Backyard Bears: Trouble can be avoided by moving feeders

Feeders can attract bears which can then become a nuisance.

Looking to see a Michigan black bear?  Look no further than your backyard. That’s become the norm in more and more locations around the state.

State officials report that Michigan’s black bear population is spreading south into heavily populated areas while more folks are moving north into bear country. This is the time of year bears come out of dens looking for food. Birdfeeders are a common attractant. Their contents offer a high-energy fix for bears.

Black bears that visit feeders and find food can become habituated and lose their fear of human habitation. That can result in having a nuisance bear returning regularly.

“The majority of complaints we receive about nuisance bears at this time of year involve a food source,” said Adam Bump, the black bear specialist with the Michigan Department of Natural Resources. “The easiest thing people can do to avoid creating a problem is to temporarily take in their bird feeders and store other attractants, like grills, trash cans and pet food, in a garage or storage shed. Once the woods green up, bears tend to move on to find more natural sources of food as long as they haven’t become habituated to bird seed and garbage cans.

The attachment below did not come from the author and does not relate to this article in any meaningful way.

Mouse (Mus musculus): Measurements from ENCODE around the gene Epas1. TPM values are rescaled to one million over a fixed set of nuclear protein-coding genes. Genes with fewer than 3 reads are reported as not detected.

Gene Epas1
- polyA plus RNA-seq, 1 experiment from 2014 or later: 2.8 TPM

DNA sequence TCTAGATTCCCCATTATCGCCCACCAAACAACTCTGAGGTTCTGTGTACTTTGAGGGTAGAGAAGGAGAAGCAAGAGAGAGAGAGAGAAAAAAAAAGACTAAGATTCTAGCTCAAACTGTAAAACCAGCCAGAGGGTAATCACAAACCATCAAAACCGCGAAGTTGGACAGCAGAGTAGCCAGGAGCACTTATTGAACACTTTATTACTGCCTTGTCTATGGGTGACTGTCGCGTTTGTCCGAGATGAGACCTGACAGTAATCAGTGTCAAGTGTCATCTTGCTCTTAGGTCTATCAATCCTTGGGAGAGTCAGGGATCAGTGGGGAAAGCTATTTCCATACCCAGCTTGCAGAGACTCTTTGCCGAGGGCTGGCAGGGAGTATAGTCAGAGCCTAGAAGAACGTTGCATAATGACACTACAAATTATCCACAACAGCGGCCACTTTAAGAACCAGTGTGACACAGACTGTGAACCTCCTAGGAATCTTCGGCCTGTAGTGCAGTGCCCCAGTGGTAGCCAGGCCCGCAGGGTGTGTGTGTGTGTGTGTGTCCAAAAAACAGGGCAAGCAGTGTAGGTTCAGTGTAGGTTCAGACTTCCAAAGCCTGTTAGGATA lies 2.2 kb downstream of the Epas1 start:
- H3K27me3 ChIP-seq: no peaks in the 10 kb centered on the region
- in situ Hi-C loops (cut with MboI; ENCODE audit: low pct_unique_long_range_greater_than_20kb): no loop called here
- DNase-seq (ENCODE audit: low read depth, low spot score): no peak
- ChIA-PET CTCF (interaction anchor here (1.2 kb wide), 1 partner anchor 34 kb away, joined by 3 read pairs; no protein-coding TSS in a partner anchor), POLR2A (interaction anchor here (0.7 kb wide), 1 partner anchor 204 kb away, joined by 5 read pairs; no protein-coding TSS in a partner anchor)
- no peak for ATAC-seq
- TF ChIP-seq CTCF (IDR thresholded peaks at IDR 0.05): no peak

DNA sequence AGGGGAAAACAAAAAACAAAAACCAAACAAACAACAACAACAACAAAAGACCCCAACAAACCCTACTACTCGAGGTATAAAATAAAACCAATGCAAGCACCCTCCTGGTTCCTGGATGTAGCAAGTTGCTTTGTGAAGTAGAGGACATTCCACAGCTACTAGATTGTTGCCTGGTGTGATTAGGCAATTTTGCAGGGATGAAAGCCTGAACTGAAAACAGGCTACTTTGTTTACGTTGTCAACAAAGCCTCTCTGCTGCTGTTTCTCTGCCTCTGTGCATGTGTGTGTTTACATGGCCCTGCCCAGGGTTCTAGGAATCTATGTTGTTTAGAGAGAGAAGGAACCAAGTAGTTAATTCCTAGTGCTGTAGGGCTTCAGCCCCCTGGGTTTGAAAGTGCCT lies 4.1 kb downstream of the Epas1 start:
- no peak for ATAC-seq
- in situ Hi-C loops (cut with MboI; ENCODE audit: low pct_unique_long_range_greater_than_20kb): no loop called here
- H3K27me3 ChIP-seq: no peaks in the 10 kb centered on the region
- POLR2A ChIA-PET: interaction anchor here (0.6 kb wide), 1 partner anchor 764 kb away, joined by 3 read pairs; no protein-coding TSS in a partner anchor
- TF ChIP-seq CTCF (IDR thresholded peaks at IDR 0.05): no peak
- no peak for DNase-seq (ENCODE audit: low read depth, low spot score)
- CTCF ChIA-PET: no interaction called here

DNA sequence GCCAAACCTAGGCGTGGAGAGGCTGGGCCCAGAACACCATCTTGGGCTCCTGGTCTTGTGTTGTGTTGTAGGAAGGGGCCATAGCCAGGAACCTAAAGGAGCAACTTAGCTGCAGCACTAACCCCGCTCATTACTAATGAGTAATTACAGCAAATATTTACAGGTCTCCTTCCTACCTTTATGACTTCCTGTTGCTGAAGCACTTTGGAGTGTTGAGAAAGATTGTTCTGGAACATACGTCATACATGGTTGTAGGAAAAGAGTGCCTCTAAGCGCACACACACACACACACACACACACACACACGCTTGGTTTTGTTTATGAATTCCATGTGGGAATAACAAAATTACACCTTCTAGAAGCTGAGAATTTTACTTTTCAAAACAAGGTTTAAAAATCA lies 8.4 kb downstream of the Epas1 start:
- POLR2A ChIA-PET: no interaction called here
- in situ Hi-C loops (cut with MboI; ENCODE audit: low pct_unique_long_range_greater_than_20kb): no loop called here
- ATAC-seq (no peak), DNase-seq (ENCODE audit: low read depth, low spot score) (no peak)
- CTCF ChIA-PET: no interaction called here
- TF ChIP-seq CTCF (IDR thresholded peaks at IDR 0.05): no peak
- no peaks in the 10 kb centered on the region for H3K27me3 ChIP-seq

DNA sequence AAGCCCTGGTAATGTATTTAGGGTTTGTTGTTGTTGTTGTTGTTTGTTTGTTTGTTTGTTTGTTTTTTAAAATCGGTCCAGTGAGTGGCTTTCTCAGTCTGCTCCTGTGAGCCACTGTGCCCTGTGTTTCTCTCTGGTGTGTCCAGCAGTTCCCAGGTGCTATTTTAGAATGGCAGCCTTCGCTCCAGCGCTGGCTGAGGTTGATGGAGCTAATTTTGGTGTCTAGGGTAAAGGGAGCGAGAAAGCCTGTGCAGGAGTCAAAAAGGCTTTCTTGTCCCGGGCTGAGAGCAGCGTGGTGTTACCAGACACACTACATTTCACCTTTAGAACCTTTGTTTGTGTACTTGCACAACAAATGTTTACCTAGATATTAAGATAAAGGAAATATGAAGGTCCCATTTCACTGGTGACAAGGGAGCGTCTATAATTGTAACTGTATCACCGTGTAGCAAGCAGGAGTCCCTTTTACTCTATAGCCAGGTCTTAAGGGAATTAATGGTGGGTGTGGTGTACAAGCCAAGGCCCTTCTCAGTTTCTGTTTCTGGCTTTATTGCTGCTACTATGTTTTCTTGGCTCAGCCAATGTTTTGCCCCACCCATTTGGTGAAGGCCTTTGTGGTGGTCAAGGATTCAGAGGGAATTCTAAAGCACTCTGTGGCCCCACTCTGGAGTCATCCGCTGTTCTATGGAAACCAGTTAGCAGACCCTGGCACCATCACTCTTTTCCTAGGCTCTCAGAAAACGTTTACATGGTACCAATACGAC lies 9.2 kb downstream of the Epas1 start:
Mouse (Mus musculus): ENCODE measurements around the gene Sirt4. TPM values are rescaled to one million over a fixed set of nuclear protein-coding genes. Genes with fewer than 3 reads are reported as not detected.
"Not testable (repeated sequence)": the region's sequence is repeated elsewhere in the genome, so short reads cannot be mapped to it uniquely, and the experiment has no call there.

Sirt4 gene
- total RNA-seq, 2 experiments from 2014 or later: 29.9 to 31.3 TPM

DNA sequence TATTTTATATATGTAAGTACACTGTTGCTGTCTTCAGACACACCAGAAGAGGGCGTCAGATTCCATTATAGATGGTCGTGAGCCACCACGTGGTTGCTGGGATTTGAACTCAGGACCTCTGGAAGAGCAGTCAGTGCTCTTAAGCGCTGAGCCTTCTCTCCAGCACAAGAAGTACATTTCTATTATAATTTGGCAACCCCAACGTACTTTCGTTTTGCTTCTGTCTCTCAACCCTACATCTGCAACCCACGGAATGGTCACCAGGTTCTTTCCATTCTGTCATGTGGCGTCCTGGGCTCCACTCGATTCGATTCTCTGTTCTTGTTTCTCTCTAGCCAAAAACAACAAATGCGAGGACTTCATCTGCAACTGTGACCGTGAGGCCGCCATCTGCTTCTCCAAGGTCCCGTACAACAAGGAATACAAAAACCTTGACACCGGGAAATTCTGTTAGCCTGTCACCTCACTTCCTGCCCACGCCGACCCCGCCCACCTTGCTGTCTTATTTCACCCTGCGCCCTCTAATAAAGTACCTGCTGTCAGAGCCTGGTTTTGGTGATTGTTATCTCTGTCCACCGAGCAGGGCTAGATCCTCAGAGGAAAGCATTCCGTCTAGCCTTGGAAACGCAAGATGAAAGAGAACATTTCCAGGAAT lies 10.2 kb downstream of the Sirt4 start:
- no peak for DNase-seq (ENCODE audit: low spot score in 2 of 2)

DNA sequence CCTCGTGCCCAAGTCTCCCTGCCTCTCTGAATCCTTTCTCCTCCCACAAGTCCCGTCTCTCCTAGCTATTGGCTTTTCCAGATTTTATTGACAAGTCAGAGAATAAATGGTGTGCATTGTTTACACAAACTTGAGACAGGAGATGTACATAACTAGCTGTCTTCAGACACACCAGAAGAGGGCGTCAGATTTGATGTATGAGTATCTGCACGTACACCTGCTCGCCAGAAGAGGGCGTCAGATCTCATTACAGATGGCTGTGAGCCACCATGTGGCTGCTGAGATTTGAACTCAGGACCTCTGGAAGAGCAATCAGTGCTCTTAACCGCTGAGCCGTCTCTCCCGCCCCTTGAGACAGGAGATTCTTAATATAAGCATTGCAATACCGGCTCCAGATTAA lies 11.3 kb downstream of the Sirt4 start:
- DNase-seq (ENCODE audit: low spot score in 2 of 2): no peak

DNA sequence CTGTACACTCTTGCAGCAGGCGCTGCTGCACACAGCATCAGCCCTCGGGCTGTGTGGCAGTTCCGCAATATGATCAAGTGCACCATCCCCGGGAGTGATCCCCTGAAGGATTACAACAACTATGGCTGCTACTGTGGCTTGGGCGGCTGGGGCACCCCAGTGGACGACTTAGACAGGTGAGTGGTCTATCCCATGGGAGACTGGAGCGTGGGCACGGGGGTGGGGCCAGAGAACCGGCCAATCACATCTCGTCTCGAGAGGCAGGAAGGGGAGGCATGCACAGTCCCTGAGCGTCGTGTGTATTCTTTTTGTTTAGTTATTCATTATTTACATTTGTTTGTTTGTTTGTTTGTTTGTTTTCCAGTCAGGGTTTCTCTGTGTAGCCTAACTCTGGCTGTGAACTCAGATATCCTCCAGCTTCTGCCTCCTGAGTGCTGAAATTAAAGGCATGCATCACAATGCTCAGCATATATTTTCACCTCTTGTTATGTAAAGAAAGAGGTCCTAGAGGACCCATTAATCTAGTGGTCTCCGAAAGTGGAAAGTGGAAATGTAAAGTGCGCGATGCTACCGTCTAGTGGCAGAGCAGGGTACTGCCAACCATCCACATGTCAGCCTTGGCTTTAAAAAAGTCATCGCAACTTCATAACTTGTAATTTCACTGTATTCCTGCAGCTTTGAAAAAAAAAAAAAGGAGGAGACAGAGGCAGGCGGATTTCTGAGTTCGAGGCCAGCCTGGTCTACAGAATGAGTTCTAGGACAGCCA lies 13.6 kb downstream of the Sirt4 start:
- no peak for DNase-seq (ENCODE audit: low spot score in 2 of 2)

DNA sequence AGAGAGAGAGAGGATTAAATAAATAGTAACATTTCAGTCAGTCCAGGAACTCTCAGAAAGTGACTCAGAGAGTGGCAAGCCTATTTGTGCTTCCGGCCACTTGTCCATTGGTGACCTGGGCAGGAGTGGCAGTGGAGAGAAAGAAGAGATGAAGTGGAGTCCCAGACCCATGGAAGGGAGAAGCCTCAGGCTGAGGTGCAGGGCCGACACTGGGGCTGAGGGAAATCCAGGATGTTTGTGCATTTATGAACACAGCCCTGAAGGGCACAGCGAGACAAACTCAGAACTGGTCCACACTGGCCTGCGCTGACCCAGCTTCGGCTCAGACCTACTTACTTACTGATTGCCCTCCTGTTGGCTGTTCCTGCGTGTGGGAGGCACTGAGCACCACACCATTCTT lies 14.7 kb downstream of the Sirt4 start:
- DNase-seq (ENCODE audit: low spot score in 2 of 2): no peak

Problem bears should be reported to the nearest DNR office, according to Bump, if no results are seen after taking appropriate actions. For more information, go to

About Howard Meyerson

After more than 30 years in the outdoor writing business, you would think I'd know better.
This entry was posted in Uncategorized and tagged , , , . Bookmark the permalink.

1 Response to Backyard Bears: Trouble can be avoided by moving feeders

  1. Ed says:

    Wow, the only trouble we have in the UK is with squirrels!!


Leave a Reply

Fill in your details below or click an icon to log in: Logo

You are commenting using your account. Log Out /  Change )

Facebook photo

You are commenting using your Facebook account. Log Out /  Change )

Connecting to %s